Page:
We need your help

The Daily Illini is in trouble. News broke yesterday about the Illini Media Company, the umbrella organization that owns our publication, and its financial problems and attempts to pay off its debts.

Here are the facts: Right now, we owe $250,000 in printing costs to the Champaign News-Gazette and to other vendors. We’re also behind on our mortgage payments. It’s not a surprise; other campus publications and even professional media outlets have been suffering cutbacks and running deficits for years. The landscape of news media is changing, and we, like so many others, are falling victim to the challenges of a changing news market.

We regret not being the first to bring this to your attention. But that’s why we believe how important it is today to tell you — from one group of students to another — what this situation means for all of us.

The front of today’s DI is almost completely blank. No fire on Green Street; no admission scandal update; no announcement about a new president or sorority closing. No profile on the cool new student upstart or RSO of the week. But fortunately, that doesn’t mean the news has stopped. Turn inside to read the latest update about Unofficial, or flip to sports to see what events are coming up. And on Monday, we’ll be back to our old routine. But a few years down the road, that might not be the case.

We’re not giving up hope. Last September, we introduced you — in print — to our new publisher, Lil Levant. With Lil’s guidance we’ve taken several steps to recovery.

We’ve cut down on our costs significantly, consolidating and restructuring professional staff roles.

We’re trying to rent out space in our building, located on 512 E. Green St. in Champaign, to new tenants. One has already accepted and is moving into our fourth floor space.

We’ve launched an aggressive fundraising campaign. With the help of former editor-in-chief Roger Ebert, we’ve alerted countless alumni about our situation and are actively soliciting their help.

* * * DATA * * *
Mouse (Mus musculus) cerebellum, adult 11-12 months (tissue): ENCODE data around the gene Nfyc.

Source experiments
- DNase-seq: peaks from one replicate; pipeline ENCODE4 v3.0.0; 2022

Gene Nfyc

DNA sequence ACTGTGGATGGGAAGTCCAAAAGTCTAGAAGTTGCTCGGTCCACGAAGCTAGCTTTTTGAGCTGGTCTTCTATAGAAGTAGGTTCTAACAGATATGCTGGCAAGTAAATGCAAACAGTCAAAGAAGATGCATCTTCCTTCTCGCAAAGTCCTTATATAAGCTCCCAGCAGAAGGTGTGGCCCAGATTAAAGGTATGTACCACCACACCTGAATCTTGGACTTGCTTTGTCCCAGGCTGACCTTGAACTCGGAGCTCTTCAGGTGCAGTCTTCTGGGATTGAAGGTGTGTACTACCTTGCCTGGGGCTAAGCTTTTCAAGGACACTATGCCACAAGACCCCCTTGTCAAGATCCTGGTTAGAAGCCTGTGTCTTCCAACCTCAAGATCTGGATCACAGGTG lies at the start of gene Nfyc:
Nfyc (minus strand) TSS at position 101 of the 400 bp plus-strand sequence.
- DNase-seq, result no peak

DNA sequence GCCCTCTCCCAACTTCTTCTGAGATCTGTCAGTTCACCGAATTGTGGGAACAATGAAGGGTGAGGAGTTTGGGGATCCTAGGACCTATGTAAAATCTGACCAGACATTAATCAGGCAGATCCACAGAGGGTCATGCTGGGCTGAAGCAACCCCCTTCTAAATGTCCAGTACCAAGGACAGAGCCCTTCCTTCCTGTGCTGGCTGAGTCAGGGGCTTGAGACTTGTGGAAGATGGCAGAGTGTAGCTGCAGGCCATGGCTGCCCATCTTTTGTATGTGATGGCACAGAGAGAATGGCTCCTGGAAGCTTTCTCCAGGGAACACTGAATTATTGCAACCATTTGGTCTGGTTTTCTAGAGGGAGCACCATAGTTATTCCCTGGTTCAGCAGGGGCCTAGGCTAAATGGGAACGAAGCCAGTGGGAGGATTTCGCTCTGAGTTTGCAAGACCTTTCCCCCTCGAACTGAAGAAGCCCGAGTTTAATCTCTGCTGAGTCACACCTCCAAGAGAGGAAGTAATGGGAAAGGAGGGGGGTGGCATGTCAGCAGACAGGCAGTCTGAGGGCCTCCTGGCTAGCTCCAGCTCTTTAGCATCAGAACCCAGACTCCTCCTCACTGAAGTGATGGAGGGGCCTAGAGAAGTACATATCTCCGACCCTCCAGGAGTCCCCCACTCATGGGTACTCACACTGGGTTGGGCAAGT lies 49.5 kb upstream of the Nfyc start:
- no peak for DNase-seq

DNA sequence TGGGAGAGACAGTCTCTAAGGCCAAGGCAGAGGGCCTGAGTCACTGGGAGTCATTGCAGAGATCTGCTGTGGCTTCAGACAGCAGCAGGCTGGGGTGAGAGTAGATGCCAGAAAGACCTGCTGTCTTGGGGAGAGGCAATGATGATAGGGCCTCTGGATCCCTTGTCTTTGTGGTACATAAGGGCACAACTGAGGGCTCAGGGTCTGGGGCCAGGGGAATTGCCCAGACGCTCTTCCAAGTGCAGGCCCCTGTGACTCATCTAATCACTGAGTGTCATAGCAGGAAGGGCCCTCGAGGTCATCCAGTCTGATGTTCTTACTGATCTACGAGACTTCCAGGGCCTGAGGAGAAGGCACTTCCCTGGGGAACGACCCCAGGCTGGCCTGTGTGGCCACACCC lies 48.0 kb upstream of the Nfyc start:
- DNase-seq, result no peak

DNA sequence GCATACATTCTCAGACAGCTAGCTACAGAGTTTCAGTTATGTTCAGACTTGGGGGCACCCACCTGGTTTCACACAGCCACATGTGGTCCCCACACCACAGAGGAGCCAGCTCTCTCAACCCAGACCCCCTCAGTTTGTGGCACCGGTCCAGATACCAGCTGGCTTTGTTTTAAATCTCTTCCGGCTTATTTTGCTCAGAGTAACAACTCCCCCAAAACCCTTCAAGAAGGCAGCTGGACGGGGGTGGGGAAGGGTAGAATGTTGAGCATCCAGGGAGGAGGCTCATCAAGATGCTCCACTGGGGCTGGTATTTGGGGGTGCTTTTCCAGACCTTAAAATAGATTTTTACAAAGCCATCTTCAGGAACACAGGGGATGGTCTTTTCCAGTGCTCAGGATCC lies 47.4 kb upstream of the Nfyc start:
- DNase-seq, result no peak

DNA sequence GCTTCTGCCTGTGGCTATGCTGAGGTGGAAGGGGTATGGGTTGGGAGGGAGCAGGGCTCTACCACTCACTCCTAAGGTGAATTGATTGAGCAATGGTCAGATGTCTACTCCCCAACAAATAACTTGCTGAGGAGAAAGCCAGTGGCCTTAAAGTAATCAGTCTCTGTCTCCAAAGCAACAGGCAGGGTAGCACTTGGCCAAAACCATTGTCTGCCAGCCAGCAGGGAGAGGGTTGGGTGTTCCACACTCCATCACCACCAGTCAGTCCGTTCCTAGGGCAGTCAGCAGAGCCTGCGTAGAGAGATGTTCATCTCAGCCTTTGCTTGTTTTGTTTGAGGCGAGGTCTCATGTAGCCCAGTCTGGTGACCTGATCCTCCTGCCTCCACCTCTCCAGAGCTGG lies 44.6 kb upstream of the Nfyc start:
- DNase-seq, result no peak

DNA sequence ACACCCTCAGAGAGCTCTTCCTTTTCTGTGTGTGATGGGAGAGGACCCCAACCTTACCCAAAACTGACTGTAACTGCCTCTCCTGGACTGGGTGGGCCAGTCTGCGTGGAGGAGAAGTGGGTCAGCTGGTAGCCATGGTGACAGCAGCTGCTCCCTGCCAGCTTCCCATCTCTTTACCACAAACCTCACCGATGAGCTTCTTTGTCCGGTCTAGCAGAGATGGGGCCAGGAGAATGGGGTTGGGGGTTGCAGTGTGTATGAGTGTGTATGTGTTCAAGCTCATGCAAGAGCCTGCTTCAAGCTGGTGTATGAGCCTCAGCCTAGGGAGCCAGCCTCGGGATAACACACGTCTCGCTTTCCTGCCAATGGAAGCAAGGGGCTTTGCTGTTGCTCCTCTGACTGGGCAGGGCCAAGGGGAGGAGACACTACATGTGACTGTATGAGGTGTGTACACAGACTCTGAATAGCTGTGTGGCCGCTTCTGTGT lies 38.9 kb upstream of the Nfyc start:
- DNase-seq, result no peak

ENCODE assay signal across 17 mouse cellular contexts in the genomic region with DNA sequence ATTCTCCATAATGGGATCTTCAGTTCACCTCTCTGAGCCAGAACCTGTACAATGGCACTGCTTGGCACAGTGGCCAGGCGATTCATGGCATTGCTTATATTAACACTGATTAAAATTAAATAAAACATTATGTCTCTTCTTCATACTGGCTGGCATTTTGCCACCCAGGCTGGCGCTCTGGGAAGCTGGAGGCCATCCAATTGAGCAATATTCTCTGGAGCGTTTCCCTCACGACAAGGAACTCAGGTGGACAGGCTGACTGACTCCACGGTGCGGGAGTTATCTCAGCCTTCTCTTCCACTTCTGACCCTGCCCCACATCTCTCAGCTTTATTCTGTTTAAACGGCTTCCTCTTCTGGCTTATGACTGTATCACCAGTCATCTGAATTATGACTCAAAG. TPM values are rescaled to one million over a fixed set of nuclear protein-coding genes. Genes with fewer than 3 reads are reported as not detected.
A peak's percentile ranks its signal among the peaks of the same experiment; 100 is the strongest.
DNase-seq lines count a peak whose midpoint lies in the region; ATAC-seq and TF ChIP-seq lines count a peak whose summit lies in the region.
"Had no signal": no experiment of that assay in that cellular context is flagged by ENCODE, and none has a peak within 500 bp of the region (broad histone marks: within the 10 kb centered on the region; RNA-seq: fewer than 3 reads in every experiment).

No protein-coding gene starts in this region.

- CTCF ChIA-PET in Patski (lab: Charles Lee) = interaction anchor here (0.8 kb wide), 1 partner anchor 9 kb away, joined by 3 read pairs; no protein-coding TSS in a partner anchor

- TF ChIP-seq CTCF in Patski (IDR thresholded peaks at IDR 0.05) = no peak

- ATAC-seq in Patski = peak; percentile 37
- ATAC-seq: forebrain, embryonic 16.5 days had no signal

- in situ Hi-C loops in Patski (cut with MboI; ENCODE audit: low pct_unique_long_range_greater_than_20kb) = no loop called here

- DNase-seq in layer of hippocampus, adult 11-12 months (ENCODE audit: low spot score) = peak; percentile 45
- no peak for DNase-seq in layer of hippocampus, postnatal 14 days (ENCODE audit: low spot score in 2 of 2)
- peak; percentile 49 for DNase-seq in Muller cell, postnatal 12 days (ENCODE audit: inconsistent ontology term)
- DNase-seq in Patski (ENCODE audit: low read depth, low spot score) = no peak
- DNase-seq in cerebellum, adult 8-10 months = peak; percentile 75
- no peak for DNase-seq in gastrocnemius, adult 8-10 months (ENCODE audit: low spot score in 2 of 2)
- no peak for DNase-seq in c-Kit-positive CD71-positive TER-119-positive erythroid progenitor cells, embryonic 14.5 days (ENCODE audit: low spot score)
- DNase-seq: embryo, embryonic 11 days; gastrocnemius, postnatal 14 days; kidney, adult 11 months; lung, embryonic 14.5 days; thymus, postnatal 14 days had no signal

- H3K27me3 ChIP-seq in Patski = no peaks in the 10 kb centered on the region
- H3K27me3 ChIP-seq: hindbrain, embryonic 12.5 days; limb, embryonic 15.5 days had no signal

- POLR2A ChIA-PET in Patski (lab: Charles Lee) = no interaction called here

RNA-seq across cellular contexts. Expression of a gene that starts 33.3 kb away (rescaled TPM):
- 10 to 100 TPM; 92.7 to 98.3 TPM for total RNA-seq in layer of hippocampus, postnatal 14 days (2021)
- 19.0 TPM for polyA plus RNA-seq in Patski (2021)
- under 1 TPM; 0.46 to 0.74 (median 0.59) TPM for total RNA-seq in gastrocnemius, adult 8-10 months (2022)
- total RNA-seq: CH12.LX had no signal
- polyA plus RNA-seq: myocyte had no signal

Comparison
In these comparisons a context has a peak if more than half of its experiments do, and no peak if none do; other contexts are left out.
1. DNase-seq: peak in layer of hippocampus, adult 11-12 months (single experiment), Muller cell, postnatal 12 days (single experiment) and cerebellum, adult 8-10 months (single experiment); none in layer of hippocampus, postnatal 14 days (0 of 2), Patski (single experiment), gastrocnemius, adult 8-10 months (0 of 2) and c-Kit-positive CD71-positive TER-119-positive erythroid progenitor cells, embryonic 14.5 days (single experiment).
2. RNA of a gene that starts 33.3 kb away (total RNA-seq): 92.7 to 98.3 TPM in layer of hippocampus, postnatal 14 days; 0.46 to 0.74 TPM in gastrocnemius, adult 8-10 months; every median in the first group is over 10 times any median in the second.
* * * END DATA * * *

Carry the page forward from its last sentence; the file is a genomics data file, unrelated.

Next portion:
But while we’re optimistic about our chances at survival, these won’t be enough. We need your help, too.

You may have seen us at campus buildings asking you to sign a petition to get a student fee for Illini Media, and The Daily Illini, on the University’s spring referendum ballot. Once it’s on the ballot, you get to vote on it. This $3 fee per semester would comprise about 12 percent of the current fiscal year’s operating budget. We need it to help fund our general operations so that we can invest in capital improvements for equipment and other areas.

The idea of a student fee has not gone without scrutiny by the editorial and professional staffs of this company. We are 141 years old and we’ve always prided ourselves on being your independent student newspaper. But this student fee doesn’t mean that you’re losing any of that. It means you’re supporting a news outlet run by students like you — and perhaps a few of you yourselves — through one of the most financially difficult times in our history. We will never stop breaking news and reporting on our University and community in the most professional and objective way possible. That’s our mission, and always will be.

Perhaps that, were some of these revenue channels to fall through, the DI wouldn’t completely disappear. We might still be able to publish online, but without paying our staff or without the resources that we currently have — computers, cameras, voice recorders and transportation or access to events you participate in or care about. But that kind of DI would be a shell of its former self. Our losses already have had a visible impact that you might have noticed over the past few years. Our page count shrinks more and more each year, leaving us without enough space to dedicate to more local, regional, national and even international events or letters and opinions from people like you. Most of our staff is unpaid or making very little. Technical glitches because of old equipment are not uncommon; one instance just last year almost prevented us from printing.

But in the end, all of these little trials and challenges that we face mean nothing if our situation is so grave that we can’t even fulfill our primary mission: to give you the news. We need to thrive; not just survive.

A blank page may be where we are today, but we can pick up the pen again with your support.